The footprints, however, are everywhere. Finding 50 sets of footprints for three different legendaries sounds like an arduous task, but it’s not. I managed to find every print during general exploration. This achievement brought me much joy as completing a job I hated from The Isle of Armor for a second time may have made me give-up before finding them all.

Every side quest revolves around finding and catching legendaries.

The Galarian forms of the legendary birds are beautiful. I thoroughly enjoyed my first cutscene encounter with the trio in which I saw the three battle, then had my Rotom phone ring and distract them in a slapstick comedy style. As someone who always has their phone on mute, I felt great disappointment at my in-game self for giving my position away to these magnificent birds.

After the initial encounter, each bird flies off to a different location and you must travel to the original wild area, the sandy beaches of the Isle of Armor, and the snowfield of the Crown Tundra to find each of them. My personal favourite encounter involved the sassy Galarian Articuno, which created three illusionary forms of itself. You then must choose the real Articuno from the bunch in order to have a chance at catching it.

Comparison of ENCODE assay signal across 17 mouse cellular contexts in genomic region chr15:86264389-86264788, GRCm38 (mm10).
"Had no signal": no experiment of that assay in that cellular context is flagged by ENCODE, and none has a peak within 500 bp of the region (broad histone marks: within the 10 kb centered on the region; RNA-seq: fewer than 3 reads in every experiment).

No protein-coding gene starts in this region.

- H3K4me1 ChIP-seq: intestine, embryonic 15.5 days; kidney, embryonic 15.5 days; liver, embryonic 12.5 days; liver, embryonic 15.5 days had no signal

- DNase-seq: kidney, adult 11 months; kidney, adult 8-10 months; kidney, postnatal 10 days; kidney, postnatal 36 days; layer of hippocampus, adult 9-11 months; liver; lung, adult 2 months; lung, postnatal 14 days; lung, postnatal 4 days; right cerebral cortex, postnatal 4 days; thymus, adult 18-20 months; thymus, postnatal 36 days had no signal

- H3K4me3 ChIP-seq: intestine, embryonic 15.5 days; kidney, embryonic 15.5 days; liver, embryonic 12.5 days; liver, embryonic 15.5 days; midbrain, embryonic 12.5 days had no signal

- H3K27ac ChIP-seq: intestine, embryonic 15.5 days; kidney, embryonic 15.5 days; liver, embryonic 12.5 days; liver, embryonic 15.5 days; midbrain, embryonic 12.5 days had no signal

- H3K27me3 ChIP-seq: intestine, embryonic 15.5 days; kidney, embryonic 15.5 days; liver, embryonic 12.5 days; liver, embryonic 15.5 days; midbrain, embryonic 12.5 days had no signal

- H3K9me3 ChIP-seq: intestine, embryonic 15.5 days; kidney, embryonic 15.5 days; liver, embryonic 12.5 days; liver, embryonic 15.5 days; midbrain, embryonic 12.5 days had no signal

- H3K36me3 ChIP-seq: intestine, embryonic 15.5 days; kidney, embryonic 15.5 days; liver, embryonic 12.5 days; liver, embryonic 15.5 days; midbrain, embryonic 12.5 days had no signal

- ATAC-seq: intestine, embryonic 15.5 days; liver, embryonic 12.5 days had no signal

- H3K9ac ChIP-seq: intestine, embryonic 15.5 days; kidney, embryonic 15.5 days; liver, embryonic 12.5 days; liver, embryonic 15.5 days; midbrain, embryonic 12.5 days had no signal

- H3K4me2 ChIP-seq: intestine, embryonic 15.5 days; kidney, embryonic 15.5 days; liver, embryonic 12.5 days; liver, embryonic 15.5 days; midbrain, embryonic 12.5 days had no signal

The final quest I took on was catching all the Regis. Personally, I’m not too fond of the entire Regi-roster, so searching for six of them wasn’t extremely exciting for me. Luckily, each clue the game presented me with to reach a Regi was interesting and made me want to continue despite not being too fond of the catch at the end. Although I liked this sidequest, I can imagine Regi fans may find this segment a bit superficial, as it could have led up to any set of legendaries.